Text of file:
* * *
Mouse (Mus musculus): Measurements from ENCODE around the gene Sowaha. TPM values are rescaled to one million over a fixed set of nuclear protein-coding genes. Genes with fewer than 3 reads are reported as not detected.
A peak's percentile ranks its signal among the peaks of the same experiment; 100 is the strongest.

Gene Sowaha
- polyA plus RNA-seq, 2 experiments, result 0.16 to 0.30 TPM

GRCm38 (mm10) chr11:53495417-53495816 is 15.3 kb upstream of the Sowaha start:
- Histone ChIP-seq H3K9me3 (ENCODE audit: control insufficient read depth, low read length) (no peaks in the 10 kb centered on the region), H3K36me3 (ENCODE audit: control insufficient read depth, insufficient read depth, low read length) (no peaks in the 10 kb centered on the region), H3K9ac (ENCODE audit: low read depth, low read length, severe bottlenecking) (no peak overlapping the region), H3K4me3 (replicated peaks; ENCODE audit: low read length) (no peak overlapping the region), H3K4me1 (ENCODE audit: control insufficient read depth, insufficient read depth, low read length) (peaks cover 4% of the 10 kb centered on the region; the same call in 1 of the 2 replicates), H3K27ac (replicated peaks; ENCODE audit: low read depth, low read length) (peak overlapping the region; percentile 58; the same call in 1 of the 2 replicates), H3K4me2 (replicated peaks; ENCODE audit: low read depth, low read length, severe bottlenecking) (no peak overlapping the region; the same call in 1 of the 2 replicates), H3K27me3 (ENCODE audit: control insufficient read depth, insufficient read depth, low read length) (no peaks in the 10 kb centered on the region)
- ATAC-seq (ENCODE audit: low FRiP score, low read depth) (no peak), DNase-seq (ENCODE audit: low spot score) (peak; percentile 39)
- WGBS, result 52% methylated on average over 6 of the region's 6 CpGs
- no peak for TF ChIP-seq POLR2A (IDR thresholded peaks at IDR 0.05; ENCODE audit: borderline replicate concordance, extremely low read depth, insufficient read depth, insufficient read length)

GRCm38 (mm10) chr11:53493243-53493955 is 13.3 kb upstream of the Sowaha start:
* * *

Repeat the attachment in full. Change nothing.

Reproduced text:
Mouse (Mus musculus): Measurements from ENCODE around the gene Sowaha. TPM values are rescaled to one million over a fixed set of nuclear protein-coding genes. Genes with fewer than 3 reads are reported as not detected.
A peak's percentile ranks its signal among the peaks of the same experiment; 100 is the strongest.

Gene Sowaha
- polyA plus RNA-seq, 2 experiments, result 0.16 to 0.30 TPM

GRCm38 (mm10) chr11:53495417-53495816 is 15.3 kb upstream of the Sowaha start:
- Histone ChIP-seq H3K9me3 (ENCODE audit: control insufficient read depth, low read length) (no peaks in the 10 kb centered on the region), H3K36me3 (ENCODE audit: control insufficient read depth, insufficient read depth, low read length) (no peaks in the 10 kb centered on the region), H3K9ac (ENCODE audit: low read depth, low read length, severe bottlenecking) (no peak overlapping the region), H3K4me3 (replicated peaks; ENCODE audit: low read length) (no peak overlapping the region), H3K4me1 (ENCODE audit: control insufficient read depth, insufficient read depth, low read length) (peaks cover 4% of the 10 kb centered on the region; the same call in 1 of the 2 replicates), H3K27ac (replicated peaks; ENCODE audit: low read depth, low read length) (peak overlapping the region; percentile 58; the same call in 1 of the 2 replicates), H3K4me2 (replicated peaks; ENCODE audit: low read depth, low read length, severe bottlenecking) (no peak overlapping the region; the same call in 1 of the 2 replicates), H3K27me3 (ENCODE audit: control insufficient read depth, insufficient read depth, low read length) (no peaks in the 10 kb centered on the region)
- ATAC-seq (ENCODE audit: low FRiP score, low read depth) (no peak), DNase-seq (ENCODE audit: low spot score) (peak; percentile 39)
- WGBS, result 52% methylated on average over 6 of the region's 6 CpGs
- no peak for TF ChIP-seq POLR2A (IDR thresholded peaks at IDR 0.05; ENCODE audit: borderline replicate concordance, extremely low read depth, insufficient read depth, insufficient read length)

GRCm38 (mm10) chr11:53493243-53493955 is 13.3 kb upstream of the Sowaha start: